The government is expected to recommend that after 2020 the UK should eliminate household waste to landfill.
This week we ask: Is zero waste a credible target?
Yes Warren Snow, Envision New Zealand
Zero waste is not attainable.
There will always be a loss, if only a minute fraction.
But we must aim for nothing less than zero to unleash the creative thinking needed to achieve results previously thought impossible. Business is already comfortable with impossible targets such as zero defects, accidents or emissions that drive quality and efficiency.
In spite of all our efforts, we are losing the battle against waste. We cannot solve the waste crisis with the same thinking that created the problem - thinking that accepts waste as inevitable and builds expensive landfill facilities to 'hide' it. Zero waste envisions a world where all materials are reintegrated back into the economy or harmlessly into nature. Its starts by designing waste out of the system and co-ordinating actions all the way down the supply chain for maximum materials efficiency. It challenges unsustainable patterns of production and consumption.
It is a whole system approach to a whole system crisis.
Any good idea can be analysed to the point where it won't work. Great achievements are brought about by visionaries and risk takers who defy the odds and those who say it cannot be done. According to our current understanding of aerodynamics, bumblebees are unable to fly. Relying on analysis alone, and without living proof otherwise, it would be logical to conclude that bumblebees never got off the ground. The same thinking also applies to knockers of the feasibility of a zero waste economy.
Zero waste is driven by realists who understand we cannot continue the way we are, that incremental change is too slow and that to get past vested interests and programmed thinking we need a breakthrough. Zero waste is a basket of technologies and behaviours that collectively compete with old disposal technologies - replacing 'waste management' which simply reinforces the status quo with 'waste elimination'.
Zero waste enables people to benefit through jobs, business opportunities and participation all from materials previously destined to landfills or incinerators, with long term environmental and community costs.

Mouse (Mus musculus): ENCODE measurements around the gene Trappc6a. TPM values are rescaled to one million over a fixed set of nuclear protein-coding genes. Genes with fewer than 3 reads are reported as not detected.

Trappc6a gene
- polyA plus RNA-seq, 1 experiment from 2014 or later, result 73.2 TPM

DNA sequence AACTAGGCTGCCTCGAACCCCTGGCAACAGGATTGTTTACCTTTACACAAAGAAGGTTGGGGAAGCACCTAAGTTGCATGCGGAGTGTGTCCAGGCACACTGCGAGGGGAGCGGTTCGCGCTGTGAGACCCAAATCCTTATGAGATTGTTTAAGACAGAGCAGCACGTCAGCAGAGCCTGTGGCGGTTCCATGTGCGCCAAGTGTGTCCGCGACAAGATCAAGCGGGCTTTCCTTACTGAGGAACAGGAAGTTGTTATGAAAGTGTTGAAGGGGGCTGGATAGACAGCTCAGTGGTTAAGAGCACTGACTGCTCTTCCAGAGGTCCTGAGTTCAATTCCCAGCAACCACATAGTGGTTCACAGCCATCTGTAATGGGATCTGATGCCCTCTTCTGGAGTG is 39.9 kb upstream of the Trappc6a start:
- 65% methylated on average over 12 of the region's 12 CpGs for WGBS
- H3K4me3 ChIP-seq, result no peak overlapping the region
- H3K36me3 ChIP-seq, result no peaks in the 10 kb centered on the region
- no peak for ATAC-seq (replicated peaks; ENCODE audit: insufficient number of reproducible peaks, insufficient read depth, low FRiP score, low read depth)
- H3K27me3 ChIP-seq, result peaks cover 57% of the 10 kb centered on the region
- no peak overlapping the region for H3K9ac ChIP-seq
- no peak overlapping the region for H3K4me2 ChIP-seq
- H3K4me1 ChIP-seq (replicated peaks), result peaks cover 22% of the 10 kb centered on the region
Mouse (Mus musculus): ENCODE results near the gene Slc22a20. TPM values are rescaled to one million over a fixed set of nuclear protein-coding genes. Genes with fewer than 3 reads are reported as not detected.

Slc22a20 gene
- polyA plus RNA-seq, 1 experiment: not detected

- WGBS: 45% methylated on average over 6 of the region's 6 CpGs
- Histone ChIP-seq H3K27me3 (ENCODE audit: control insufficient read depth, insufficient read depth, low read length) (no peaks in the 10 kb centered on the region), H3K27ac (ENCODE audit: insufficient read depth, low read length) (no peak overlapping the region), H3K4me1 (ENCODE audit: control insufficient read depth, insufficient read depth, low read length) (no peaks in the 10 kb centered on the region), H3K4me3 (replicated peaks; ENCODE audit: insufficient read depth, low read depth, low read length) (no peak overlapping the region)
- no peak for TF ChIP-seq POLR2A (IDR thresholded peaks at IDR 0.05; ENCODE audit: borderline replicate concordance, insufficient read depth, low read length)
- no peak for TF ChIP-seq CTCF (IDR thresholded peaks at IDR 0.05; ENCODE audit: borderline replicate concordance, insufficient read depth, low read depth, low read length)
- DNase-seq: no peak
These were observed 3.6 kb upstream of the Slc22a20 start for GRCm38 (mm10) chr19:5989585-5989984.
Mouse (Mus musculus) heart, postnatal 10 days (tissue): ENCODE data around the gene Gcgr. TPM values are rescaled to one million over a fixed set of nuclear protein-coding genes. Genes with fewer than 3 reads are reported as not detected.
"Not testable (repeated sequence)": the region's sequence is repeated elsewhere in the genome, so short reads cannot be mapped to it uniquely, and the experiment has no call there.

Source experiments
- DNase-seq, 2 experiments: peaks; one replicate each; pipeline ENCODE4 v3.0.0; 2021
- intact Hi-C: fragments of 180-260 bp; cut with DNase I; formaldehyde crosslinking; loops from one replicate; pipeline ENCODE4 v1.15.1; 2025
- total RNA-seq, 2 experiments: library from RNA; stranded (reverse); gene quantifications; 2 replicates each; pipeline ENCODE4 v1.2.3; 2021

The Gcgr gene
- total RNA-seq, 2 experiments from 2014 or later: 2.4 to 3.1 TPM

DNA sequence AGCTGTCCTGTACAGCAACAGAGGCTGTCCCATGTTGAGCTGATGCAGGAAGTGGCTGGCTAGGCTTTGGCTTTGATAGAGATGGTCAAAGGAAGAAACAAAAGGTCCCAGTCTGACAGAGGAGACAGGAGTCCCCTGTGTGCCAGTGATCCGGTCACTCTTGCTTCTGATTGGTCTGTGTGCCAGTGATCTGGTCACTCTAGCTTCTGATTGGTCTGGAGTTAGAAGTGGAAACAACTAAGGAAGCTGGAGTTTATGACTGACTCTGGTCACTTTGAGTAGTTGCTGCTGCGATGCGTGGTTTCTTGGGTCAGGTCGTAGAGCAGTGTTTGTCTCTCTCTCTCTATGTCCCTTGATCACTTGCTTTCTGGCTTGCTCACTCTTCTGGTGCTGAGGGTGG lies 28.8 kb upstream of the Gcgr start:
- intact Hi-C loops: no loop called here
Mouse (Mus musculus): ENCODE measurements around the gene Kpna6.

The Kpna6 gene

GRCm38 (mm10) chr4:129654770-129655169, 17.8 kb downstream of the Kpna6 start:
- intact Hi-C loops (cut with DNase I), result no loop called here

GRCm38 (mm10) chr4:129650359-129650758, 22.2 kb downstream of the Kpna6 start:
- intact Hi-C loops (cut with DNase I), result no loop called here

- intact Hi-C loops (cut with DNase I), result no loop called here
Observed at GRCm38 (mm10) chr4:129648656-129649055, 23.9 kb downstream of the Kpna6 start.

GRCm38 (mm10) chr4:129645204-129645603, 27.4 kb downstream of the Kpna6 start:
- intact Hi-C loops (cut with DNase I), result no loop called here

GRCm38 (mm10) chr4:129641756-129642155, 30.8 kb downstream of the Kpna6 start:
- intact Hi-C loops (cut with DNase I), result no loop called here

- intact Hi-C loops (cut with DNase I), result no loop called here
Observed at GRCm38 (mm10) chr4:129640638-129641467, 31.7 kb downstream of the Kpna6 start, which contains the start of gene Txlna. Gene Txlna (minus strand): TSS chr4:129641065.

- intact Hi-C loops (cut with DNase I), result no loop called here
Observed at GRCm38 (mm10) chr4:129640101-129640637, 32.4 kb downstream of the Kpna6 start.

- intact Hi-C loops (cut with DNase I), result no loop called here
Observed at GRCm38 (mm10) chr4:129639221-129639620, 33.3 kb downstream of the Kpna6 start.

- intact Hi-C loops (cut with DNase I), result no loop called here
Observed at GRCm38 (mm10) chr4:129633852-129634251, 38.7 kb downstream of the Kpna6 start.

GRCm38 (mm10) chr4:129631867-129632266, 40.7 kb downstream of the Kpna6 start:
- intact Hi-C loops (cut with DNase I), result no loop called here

We need 'unachievable' targets that mobilise creativity for change. Zero Waste is the breakthrough for a society addicted to unsustainable material flows.
No Annette Dentith, senior waste management officer, Devon County Council
Ummmà Zero waste. Nice idea, shame about the practicalities, the costs, our throw away culture, our buoyant economy (more wealth, more waste), our NIMBY attitude to waste processing facilities, planning and licensing hurdles and our penchant for DIY and interior decoration.
What do we mean by zero waste? Minimising resource use and waste at source. Maximising recycling and composting. Producing no residual waste that requires disposal.
With domestic waste growing by 3% per annum and the recycling rate languishing at 11%, zero waste does not look like a very smart objective. Even the oft quoted European superpowers of recycling, Germany, Austria and Denmark, only have recycling rates of 50%-70% leaving residual waste for thermal treatment and landfill.
So can we persuade 60M people to return to the Good Life and will it result in zero waste?
Imagine this: You have used a reusable shopping bag; you have not chosen mange tout from Kenya because it has too much packaging on it; you have composted your kitchen waste; you have used your empty yoghurt pots to grow cress in; you have recycled everything possible and your baby is in reusable cotton nappies. Still there will be something in your dustbin and the recycling process itself produces a residual waste. Even if we include incineration in the equation there remains a residual waste.
Do not get me wrong. I am passionate about reducing waste and I try to lead the Good Life myself. But there are practical limits and a zero domestic waste utopia cannot be achieved without, at the very least, a cultural change, technological advances, sticks, carrots and an appropriate level of funding.
In the construction industry zero waste is more likely, but industry has the biggest carrot - reducing waste saves money.
Engineers, being ingenious by name and nature should lead the way in product design for waste minimisation and reverse that product to waste weight ratio of 1:10 to something nearer 10:1.
Choose the Good Life if you can and help local authorities meet government recycling targets. And if the 28Mt of domestic waste currently collected per annum does not fall dramatically, there is always variable charging for the weight of rubbish you throw out - pay as you throw.
The government's Policy & Innovation Unit's report on UK waste policy, due out soon, is expected to recommend a 40% recycling target for 2015, rising to 50% by 2020, with zero waste to landfill in the longer term. It will also back a consultation on allowing councils to charge households for the volume of waste thrown out, a £10/t increase in landfill tax in 2004, rising by £5/t per annum from 2005.
How the UK disposes of its waste: 80Mt to landfill, 36Mt recycled/recovered, 2Mt treated as hazardous waste, 80Mt to agriculture, 55Mt contained on site, in mine or quarry, 30Mt for reclaimed land, 41Mt other.
In a new analysis of UK waste production, waste firm Biffa reckons high recycling/landfill is the cheapest option. High recycling/high energy is expensive but the most commercially realistic option, as most materials have minimal or no reuse value.
High composting/high recycling is the most expensive.